THE PESO may continue to depreciate on Monday as investors continue to have risk-off sentiment due to more cases of the coronavirus disease 2019 (COVID-19) recorded outside China.

The local unit finished trading at P50.94, shedding 36 centavos from its Thursday finish of P50.58 against the dollar.

Week on week, it also depreciated by 38 centavos from its P50.56 close on Feb. 14.

Analysts blamed market fears due to more cases of COVID-19 recorded outside mainland China as well as some weak local data for the weaker peso.

“Aside from the peso’s response to COVID-19’s increasing spread outside of China, weakness also came from the January 2020 BoP (balance of payments) deficit,” he said in a text message.

On Friday, Reuters reported that South Korea’s confirmed cases grew by 52 to 156, with 111 cases logged in Daegu.

The virus was traced to be from a 61-year-old woman who attended services at the Shincheonji Church of Jesus the Temple of Tabernacle of the Testimony. More than 400 members of the said church have been showing symptoms of COVID-19 although tests are still in the works, according to officials.

At home, data from the Bangko Sentral ng Pilipinas (BSP) late Wednesday showed the country’s BoP swung to a $1.355-billion deficit in January, reversing the $2.704-billion surplus in the same month of 2019.

This latest BoP figure ended six months of surplus due mainly to foreign loan payments at the start of the year.

According to Rizal Commercial Banking Corp. (RCBC) Chief Economist Michael L. Ricafort, the peso followed the trend of other currencies which weakened on risk-off sentiment due to more cases of COVID-19.

“Peso was weaker after the stronger US dollar vs. most Asian currencies and other major global currencies amid increased global risk aversion amid concerns that the COVID-19 could spread in other countries outside China and could lead to slower global economic growth,” he said in a Facebook message.

Mr. Ricafort also attributed the local unit’s weakness to the BoP data as well as the latest hot money flows.

BSP data showed that foreign portfolio investments which has also been called “hot money,” saw a net outflow of $486.1 million in January, reversing the $762.82-million net inflow in the same month of 2019 and bigger than the $320-million net outflow in December.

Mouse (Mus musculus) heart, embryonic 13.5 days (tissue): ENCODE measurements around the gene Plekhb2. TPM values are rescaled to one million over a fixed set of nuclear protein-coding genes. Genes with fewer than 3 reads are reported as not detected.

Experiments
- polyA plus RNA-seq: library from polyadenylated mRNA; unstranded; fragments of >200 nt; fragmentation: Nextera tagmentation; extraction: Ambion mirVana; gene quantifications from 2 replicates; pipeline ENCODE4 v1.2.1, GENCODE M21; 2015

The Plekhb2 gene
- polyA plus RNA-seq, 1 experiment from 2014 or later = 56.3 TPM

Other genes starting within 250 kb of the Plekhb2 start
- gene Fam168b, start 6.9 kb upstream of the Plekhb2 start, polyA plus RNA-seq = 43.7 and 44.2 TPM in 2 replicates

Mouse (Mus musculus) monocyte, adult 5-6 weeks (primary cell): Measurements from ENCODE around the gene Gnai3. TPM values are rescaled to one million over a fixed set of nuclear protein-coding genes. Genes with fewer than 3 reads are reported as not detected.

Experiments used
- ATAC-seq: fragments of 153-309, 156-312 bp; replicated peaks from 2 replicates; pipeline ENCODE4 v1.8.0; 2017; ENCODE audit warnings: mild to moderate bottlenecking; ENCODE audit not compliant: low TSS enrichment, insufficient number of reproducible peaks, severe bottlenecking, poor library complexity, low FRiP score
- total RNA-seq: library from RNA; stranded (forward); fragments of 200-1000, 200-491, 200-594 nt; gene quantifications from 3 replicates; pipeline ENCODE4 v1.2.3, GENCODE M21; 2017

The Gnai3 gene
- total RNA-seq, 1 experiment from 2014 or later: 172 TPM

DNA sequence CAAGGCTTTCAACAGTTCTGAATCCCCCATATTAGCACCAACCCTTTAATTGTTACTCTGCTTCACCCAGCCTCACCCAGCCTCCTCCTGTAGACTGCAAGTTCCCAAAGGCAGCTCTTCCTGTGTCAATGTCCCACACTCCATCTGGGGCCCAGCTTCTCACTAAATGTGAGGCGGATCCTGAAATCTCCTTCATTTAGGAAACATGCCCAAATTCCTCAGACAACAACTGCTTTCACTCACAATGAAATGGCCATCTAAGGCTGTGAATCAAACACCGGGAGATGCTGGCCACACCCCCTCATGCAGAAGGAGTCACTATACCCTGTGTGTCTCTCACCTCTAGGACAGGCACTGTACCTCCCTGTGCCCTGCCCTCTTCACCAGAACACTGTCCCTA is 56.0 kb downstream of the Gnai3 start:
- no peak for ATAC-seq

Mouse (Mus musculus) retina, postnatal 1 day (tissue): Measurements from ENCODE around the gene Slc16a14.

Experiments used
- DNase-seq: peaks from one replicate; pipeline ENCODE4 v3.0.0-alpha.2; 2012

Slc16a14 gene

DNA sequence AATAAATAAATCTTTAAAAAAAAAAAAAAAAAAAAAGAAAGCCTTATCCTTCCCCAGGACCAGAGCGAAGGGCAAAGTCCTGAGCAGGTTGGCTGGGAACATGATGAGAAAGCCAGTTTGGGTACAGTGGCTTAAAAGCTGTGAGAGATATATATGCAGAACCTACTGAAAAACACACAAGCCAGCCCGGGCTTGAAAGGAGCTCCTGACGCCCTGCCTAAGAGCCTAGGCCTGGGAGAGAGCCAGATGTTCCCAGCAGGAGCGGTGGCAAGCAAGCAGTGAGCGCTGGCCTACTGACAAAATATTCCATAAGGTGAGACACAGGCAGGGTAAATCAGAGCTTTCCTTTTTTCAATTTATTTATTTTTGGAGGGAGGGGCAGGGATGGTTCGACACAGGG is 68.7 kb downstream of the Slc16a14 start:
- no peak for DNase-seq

Analysts said the weak hot money data in January came as investors went for safer havens due to geopolitical uncertainties, the COVID-19 outbreak, and regulatory risk in the local market.

For this week, UnionBank of the Philippines, Inc. Chief Economist Ruben Carlo O. Asuncion said a “main driver of the peso may be the release of the budget balance on Tuesday, Feb. 25.”

For his part, RCBC’s Mr. Ricafort said that “developments related to the COVID-19” would still be the major catalyst for the financial markets, especially concerns that it could spread outside China and some adverse effects on the global economy and on some of global companies that experience disruption”.

Reuters reported that while there was a sharp decrease in deaths and new cases of COVID-19 infections in China, additional patients have been recorded in other countries, adding unease about its rapid spread and global reach.

On Saturday, the director general of the World Health Organization (WHO) said that they are concerned about the new cases with no clear epidemiological link. WHO noted that there have been more than 1,200 cases in 26 countries outside China, with even one confirmed case in Egypt, signaling that the virus has reached the African continent.

In Iran, 10 new cases have been confirmed, bringing the total cases to 28 while casualties reached five, according to their health ministry.

For today, UnionBank’s Mr. Asuncion sees the peso playing around the P50.70 to P51 band while RCBC’s Mr. Ricafort gave a forecast range of P50.75-P51.05. — L.W.T. Noble with Reuters